Meaningful Distinction:

Patrick S. Lasswell Look outward for something to accomplish, not inward for something to despise.
pslblog at gmail dot com
Monday, December 27, 2004
Personality Tests and Their Fascinating Lies

I am not at all fond of the arrogance of the psychological experts who put together personality tests. Michael Totten is claiming that his recent test, affirming what an amazingly wonderful person he is, was a remarkably accurate assessment of his overall character. Michael is a spiffy fellow, but the test has no way of telling if he is actually despicable. As I see it any such test has three central problems; it is a static description of a chaotic condition, important questions regarding character cannot be asked, and the test wants to be taken.

Humans exist in a chaotic changing world with a functionally infinite number of variables. Arguably the central reasoning behind fascism is that the variability of human experience must be focused and redirected to serve the strength of the state. Of course this test is not the central element of a fascist takeover of the free world, but it must be remembered that it exists as a tool to simplify comprehension of humans. This is inherently dangerous in both its limitations and the limiting effect it has. In addition to the behavioral changes accepting the results has on the tested person, there is a more profound impact on the outlook of the behavior of those who accept the worldview presented by the test. The test must always be viewed with suspicion or it functions as a control on the people it attempts to define. Anyone who has worked extensively with advanced measurement tools takes it for granted that you routinely calibrate test equipment. I rarely see significant calibration descriptions associated with these tests; when it was compiled, what culture it was created by, what cultures it is intended for, what references it uses as a baseline, and so on. These tests attempt to define the human condition, a deliberately incomprehensible chaos.

How would Saddam Hussein do on personality tests? Do you honestly think there is a "Conniving Rat Bastard Fascist" metric? Central questions regarding decency cannot be asked, mostly because the important questions are too obvious not to skew the results. How many people would honestly answer how often they pulled the wings off of flies, when they did it every day one summer as a child? On any test where the results are out of their control, how often will intelligent evil people answer in ways that will affect them adversely? How often will any person answer harmful questions honestly? To make things worse, the more intelligent a person is, the less functional these tests become. Smarter people are better at rationalizing and the extremes of the human condition are inherently difficult to describe because there is so little normative data. For instance, Michael is pretty darn smart and recently told me he can talk himself into almost anything…goodbye accurate data!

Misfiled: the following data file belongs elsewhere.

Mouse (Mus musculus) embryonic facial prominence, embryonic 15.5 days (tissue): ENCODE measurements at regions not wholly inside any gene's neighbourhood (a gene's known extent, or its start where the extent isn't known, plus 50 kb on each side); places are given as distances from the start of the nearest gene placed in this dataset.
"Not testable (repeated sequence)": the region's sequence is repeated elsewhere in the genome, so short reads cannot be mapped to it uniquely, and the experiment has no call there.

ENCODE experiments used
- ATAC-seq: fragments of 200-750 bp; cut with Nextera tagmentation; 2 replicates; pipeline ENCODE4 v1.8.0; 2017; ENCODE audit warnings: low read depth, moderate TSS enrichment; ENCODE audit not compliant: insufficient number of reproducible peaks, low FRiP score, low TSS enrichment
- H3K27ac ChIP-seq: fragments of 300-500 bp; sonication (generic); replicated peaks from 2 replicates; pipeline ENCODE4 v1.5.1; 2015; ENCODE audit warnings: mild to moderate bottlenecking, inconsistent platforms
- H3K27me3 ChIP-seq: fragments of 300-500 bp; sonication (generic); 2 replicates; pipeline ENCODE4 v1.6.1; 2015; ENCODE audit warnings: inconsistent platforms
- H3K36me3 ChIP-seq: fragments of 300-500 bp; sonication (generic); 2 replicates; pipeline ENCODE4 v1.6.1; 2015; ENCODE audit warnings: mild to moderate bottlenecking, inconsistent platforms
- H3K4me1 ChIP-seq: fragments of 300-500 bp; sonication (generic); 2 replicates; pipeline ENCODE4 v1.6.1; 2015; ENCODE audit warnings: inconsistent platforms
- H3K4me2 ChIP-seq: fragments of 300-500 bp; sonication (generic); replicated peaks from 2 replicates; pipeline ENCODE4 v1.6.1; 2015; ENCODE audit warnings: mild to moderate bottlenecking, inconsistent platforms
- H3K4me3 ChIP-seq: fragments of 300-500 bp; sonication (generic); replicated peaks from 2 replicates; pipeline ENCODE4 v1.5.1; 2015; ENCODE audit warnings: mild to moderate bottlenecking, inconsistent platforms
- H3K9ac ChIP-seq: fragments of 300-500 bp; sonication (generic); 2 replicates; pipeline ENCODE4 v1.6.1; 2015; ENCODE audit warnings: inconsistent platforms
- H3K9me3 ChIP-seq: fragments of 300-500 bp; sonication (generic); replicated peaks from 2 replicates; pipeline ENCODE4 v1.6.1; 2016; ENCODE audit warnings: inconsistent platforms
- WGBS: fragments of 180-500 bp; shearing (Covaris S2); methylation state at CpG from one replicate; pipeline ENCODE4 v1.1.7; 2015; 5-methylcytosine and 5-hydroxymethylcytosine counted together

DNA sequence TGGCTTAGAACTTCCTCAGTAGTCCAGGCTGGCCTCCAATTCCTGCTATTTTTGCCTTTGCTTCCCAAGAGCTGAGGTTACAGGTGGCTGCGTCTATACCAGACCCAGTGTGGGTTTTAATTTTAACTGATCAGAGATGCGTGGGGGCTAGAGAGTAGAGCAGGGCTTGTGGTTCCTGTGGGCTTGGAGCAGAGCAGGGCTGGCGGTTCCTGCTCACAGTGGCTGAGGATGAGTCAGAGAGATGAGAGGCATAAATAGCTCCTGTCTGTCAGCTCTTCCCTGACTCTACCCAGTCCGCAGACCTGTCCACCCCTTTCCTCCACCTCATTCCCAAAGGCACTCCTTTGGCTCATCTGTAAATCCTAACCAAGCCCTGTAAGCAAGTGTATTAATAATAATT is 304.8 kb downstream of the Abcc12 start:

Another problem of personality tests is that they are created to be passed. There is no way to fail in such test, which is a dramatic departure from real descriptions of the human condition. Humans fail, and how they recover from failure is itself a central aspect of the human condition. Instead of telling you to pull your head out of your ass, these tests quite routinely try to pipe sunshine to your eyes and make things out to be shiny and good. Part of this is that the creators of the test are interested in having their views accepted. Ambitious people make these tests because unconcerned slackers don't do anything. The problem is that there is only so much filtering that can be done to keep the preconceptions of the test creators out. If the test creators did not believe in their views, they wouldn't have made the test. Additionally, the test creators probably have a clear understanding that the test will eventually be taken by suicidal persons, so these tests aren't going to tell folks to end it all. Finally, the test has to pass peer review, so there is going to be an inherent bias towards making psychology experts feel like gods.

I am glad that Michael feels good about himself, and I do not want to take that away from him, but these tests should not be taken too seriously. The tests that count are not standardized and the very best ones are those that require you to define yourself. Michael understands this; otherwise he would be less proud of choosing his own political identity. It must be very difficult to resist the siren call of classification, but it really is the duty of free people to do so. Our capacity to create new definitions requires us to resist the conclusions of these tests.
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